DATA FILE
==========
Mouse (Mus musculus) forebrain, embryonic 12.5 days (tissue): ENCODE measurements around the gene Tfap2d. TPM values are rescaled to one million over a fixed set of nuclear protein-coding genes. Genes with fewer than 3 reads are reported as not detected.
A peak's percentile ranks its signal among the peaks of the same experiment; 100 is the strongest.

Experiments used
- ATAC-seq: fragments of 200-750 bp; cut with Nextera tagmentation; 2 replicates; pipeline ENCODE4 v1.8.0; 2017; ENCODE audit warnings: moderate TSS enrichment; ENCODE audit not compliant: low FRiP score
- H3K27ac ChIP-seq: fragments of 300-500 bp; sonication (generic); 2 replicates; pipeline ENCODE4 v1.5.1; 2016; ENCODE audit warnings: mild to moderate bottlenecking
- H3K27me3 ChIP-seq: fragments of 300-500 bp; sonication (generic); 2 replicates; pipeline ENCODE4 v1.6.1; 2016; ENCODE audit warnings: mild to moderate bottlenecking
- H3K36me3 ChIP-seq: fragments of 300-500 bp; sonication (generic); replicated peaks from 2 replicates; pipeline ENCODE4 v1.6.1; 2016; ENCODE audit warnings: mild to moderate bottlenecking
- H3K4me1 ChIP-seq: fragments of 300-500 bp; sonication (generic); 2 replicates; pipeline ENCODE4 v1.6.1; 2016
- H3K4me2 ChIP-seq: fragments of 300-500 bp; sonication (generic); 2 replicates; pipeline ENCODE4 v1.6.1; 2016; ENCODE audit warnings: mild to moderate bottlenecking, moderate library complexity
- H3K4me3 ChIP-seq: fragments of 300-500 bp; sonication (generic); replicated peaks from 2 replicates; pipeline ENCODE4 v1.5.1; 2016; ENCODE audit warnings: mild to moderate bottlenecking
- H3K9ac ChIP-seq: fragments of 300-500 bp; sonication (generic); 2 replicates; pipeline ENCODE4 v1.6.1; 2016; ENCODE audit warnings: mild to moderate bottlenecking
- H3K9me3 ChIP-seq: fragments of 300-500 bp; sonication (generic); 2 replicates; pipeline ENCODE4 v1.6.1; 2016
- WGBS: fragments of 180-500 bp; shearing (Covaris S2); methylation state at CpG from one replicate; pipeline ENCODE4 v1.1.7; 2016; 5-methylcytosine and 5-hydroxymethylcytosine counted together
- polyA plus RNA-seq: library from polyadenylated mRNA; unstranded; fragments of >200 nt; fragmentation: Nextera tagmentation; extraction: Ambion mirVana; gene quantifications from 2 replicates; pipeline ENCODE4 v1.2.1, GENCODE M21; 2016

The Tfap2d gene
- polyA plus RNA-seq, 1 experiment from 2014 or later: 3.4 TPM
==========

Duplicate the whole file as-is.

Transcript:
Mouse (Mus musculus) forebrain, embryonic 12.5 days (tissue): ENCODE measurements around the gene Tfap2d. TPM values are rescaled to one million over a fixed set of nuclear protein-coding genes. Genes with fewer than 3 reads are reported as not detected.
A peak's percentile ranks its signal among the peaks of the same experiment; 100 is the strongest.

Experiments used
- ATAC-seq: fragments of 200-750 bp; cut with Nextera tagmentation; 2 replicates; pipeline ENCODE4 v1.8.0; 2017; ENCODE audit warnings: moderate TSS enrichment; ENCODE audit not compliant: low FRiP score
- H3K27ac ChIP-seq: fragments of 300-500 bp; sonication (generic); 2 replicates; pipeline ENCODE4 v1.5.1; 2016; ENCODE audit warnings: mild to moderate bottlenecking
- H3K27me3 ChIP-seq: fragments of 300-500 bp; sonication (generic); 2 replicates; pipeline ENCODE4 v1.6.1; 2016; ENCODE audit warnings: mild to moderate bottlenecking
- H3K36me3 ChIP-seq: fragments of 300-500 bp; sonication (generic); replicated peaks from 2 replicates; pipeline ENCODE4 v1.6.1; 2016; ENCODE audit warnings: mild to moderate bottlenecking
- H3K4me1 ChIP-seq: fragments of 300-500 bp; sonication (generic); 2 replicates; pipeline ENCODE4 v1.6.1; 2016
- H3K4me2 ChIP-seq: fragments of 300-500 bp; sonication (generic); 2 replicates; pipeline ENCODE4 v1.6.1; 2016; ENCODE audit warnings: mild to moderate bottlenecking, moderate library complexity
- H3K4me3 ChIP-seq: fragments of 300-500 bp; sonication (generic); replicated peaks from 2 replicates; pipeline ENCODE4 v1.5.1; 2016; ENCODE audit warnings: mild to moderate bottlenecking
- H3K9ac ChIP-seq: fragments of 300-500 bp; sonication (generic); 2 replicates; pipeline ENCODE4 v1.6.1; 2016; ENCODE audit warnings: mild to moderate bottlenecking
- H3K9me3 ChIP-seq: fragments of 300-500 bp; sonication (generic); 2 replicates; pipeline ENCODE4 v1.6.1; 2016
- WGBS: fragments of 180-500 bp; shearing (Covaris S2); methylation state at CpG from one replicate; pipeline ENCODE4 v1.1.7; 2016; 5-methylcytosine and 5-hydroxymethylcytosine counted together
- polyA plus RNA-seq: library from polyadenylated mRNA; unstranded; fragments of >200 nt; fragmentation: Nextera tagmentation; extraction: Ambion mirVana; gene quantifications from 2 replicates; pipeline ENCODE4 v1.2.1, GENCODE M21; 2016

The Tfap2d gene
- polyA plus RNA-seq, 1 experiment from 2014 or later: 3.4 TPM